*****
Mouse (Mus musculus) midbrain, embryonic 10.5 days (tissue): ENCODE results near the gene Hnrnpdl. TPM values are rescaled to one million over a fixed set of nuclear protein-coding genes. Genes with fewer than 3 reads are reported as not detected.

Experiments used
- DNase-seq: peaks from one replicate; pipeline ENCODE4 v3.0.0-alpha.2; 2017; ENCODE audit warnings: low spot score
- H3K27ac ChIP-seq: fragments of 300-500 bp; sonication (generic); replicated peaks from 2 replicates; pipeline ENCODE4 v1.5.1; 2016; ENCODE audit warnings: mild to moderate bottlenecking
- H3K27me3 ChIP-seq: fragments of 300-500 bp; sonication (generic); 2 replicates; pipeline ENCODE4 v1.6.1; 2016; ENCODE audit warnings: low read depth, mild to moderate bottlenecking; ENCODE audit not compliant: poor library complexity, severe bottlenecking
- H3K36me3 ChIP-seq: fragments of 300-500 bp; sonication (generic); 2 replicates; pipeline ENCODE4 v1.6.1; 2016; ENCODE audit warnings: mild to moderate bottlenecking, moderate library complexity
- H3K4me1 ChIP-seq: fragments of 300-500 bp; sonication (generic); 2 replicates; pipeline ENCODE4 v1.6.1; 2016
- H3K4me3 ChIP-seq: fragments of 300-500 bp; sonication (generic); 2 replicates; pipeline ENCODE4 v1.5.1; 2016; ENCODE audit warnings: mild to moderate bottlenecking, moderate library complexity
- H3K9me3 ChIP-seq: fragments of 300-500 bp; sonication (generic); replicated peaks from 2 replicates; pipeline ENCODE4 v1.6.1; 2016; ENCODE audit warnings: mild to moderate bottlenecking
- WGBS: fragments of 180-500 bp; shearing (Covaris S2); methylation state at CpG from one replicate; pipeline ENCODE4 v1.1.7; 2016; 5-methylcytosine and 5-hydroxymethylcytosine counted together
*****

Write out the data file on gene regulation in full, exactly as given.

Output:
Mouse (Mus musculus) midbrain, embryonic 10.5 days (tissue): ENCODE results near the gene Hnrnpdl. TPM values are rescaled to one million over a fixed set of nuclear protein-coding genes. Genes with fewer than 3 reads are reported as not detected.

Experiments used
- DNase-seq: peaks from one replicate; pipeline ENCODE4 v3.0.0-alpha.2; 2017; ENCODE audit warnings: low spot score
- H3K27ac ChIP-seq: fragments of 300-500 bp; sonication (generic); replicated peaks from 2 replicates; pipeline ENCODE4 v1.5.1; 2016; ENCODE audit warnings: mild to moderate bottlenecking
- H3K27me3 ChIP-seq: fragments of 300-500 bp; sonication (generic); 2 replicates; pipeline ENCODE4 v1.6.1; 2016; ENCODE audit warnings: low read depth, mild to moderate bottlenecking; ENCODE audit not compliant: poor library complexity, severe bottlenecking
- H3K36me3 ChIP-seq: fragments of 300-500 bp; sonication (generic); 2 replicates; pipeline ENCODE4 v1.6.1; 2016; ENCODE audit warnings: mild to moderate bottlenecking, moderate library complexity
- H3K4me1 ChIP-seq: fragments of 300-500 bp; sonication (generic); 2 replicates; pipeline ENCODE4 v1.6.1; 2016
- H3K4me3 ChIP-seq: fragments of 300-500 bp; sonication (generic); 2 replicates; pipeline ENCODE4 v1.5.1; 2016; ENCODE audit warnings: mild to moderate bottlenecking, moderate library complexity
- H3K9me3 ChIP-seq: fragments of 300-500 bp; sonication (generic); replicated peaks from 2 replicates; pipeline ENCODE4 v1.6.1; 2016; ENCODE audit warnings: mild to moderate bottlenecking
- WGBS: fragments of 180-500 bp; shearing (Covaris S2); methylation state at CpG from one replicate; pipeline ENCODE4 v1.1.7; 2016; 5-methylcytosine and 5-hydroxymethylcytosine counted together